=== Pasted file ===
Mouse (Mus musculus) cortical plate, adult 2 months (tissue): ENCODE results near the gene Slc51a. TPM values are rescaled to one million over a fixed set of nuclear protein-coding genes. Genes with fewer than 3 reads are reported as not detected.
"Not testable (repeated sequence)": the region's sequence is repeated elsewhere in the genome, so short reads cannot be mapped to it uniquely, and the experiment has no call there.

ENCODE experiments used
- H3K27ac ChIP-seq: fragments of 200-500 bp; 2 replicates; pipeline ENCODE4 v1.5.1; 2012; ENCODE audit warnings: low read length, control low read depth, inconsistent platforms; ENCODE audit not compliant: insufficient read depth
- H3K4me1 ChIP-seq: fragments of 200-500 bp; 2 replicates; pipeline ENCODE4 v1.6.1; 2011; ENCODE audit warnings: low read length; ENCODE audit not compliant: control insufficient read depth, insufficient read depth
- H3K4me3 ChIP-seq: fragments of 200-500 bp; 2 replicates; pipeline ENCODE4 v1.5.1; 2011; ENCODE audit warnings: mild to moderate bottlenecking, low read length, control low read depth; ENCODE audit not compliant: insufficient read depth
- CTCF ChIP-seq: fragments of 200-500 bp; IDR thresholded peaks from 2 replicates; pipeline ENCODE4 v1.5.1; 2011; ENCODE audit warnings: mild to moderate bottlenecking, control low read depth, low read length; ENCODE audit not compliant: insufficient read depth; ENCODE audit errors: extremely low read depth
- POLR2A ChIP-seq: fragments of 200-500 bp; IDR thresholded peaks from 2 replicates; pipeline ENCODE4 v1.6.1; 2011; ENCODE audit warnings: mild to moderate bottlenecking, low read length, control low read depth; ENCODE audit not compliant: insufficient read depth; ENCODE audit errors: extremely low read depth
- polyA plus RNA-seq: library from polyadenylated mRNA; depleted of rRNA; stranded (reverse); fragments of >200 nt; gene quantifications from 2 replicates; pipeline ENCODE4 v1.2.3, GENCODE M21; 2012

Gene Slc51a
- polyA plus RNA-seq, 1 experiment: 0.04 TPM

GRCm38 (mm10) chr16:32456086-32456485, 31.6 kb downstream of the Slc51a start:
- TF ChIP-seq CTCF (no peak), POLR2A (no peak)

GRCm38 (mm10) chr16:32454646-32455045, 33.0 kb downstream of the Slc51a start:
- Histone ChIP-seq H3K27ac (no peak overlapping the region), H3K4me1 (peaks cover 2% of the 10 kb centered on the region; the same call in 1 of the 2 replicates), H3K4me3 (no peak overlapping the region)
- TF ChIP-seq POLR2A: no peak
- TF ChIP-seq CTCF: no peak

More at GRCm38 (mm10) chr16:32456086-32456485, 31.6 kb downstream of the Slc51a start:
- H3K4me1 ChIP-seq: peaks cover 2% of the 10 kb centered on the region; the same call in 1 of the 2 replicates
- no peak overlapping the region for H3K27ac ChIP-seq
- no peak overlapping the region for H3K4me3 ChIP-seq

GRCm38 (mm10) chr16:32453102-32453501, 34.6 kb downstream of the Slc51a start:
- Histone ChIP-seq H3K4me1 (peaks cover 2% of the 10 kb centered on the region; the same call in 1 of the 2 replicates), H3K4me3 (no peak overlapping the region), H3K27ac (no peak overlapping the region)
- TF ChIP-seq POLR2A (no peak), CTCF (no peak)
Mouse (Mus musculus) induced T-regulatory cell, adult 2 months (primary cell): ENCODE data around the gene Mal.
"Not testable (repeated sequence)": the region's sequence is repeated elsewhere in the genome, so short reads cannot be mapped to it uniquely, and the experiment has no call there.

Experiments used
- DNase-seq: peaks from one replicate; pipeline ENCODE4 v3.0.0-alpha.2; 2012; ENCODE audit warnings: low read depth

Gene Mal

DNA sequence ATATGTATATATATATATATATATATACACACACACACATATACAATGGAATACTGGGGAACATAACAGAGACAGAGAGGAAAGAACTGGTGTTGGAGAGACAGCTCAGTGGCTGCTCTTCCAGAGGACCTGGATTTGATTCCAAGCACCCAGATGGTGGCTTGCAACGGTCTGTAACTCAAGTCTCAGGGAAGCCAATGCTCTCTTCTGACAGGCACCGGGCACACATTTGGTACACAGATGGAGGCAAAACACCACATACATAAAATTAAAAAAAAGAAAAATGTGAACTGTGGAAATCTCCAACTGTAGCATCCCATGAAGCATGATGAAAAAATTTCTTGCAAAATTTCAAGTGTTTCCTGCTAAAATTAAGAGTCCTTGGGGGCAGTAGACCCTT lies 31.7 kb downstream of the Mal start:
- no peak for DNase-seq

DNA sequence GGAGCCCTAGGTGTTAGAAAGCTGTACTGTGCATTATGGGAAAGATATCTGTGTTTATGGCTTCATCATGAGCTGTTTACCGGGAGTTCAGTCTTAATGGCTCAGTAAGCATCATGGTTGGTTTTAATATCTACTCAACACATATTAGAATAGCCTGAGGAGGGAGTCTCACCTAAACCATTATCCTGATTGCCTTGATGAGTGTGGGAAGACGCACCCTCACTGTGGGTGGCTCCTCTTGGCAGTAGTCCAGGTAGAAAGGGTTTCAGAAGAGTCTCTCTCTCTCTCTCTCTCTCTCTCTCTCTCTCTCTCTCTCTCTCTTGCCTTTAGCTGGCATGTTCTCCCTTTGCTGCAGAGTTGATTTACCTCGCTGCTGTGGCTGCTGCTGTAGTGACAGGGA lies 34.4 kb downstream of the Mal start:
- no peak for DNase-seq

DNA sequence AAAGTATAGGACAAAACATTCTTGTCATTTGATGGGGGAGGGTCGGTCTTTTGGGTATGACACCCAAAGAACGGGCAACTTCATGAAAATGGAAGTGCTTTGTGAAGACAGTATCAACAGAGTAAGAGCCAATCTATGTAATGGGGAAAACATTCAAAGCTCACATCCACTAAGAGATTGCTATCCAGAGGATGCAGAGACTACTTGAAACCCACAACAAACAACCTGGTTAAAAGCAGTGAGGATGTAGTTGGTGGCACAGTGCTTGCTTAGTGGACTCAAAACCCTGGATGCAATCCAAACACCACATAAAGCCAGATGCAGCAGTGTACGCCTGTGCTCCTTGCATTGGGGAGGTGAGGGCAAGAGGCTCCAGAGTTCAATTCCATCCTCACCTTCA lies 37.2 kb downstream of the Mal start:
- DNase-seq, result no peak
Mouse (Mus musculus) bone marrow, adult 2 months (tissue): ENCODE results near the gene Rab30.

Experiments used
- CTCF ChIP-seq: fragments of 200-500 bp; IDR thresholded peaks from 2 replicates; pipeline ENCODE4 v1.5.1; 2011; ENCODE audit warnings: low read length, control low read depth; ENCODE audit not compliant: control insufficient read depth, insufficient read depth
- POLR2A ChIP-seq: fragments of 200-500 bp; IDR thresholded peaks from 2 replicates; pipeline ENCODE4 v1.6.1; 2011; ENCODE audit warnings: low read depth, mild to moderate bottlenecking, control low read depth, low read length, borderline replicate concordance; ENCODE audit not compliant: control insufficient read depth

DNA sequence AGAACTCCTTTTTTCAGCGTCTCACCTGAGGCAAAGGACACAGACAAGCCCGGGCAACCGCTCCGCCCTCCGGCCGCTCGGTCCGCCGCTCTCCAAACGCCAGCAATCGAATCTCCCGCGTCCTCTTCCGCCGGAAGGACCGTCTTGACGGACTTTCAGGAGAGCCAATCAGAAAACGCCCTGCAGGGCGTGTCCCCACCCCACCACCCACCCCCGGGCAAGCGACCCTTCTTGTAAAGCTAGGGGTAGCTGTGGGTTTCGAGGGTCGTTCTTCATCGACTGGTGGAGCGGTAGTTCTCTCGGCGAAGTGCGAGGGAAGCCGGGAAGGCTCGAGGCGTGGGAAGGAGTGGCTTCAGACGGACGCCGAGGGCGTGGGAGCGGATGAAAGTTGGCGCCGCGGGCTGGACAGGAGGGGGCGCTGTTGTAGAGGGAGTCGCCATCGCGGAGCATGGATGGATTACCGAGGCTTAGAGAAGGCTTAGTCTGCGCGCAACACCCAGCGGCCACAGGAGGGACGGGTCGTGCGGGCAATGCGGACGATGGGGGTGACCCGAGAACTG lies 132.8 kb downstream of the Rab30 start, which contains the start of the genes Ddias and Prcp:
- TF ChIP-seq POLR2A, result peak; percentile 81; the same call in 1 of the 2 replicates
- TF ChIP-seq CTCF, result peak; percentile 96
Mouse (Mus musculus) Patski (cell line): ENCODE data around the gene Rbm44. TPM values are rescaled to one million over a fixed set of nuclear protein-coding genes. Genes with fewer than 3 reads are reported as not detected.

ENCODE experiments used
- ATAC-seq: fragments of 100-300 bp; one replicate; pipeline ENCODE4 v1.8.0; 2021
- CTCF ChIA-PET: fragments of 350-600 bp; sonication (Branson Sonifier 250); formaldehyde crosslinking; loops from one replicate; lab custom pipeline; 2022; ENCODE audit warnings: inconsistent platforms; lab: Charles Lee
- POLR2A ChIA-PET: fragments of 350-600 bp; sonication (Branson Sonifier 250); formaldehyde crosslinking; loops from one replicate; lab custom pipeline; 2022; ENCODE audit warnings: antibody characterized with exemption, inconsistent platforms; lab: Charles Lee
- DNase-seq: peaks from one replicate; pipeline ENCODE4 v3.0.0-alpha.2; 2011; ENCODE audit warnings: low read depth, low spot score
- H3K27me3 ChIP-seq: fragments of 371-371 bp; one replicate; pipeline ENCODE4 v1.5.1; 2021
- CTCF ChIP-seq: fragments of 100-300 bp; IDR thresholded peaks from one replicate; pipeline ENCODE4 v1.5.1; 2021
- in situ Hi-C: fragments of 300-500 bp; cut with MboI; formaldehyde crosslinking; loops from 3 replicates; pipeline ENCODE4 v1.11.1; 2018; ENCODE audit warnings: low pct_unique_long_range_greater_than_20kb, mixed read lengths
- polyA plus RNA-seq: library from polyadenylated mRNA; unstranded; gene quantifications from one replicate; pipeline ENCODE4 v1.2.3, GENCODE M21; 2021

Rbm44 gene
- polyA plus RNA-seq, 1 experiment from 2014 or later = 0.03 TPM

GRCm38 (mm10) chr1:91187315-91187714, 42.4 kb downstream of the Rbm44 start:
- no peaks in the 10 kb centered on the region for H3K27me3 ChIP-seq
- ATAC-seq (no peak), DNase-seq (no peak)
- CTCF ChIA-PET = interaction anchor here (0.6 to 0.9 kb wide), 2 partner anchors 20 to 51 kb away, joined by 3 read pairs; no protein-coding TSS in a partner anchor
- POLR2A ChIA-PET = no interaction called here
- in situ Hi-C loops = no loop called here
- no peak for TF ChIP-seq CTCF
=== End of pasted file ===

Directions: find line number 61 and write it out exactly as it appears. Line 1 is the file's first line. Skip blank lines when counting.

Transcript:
- no peak for TF ChIP-seq CTCF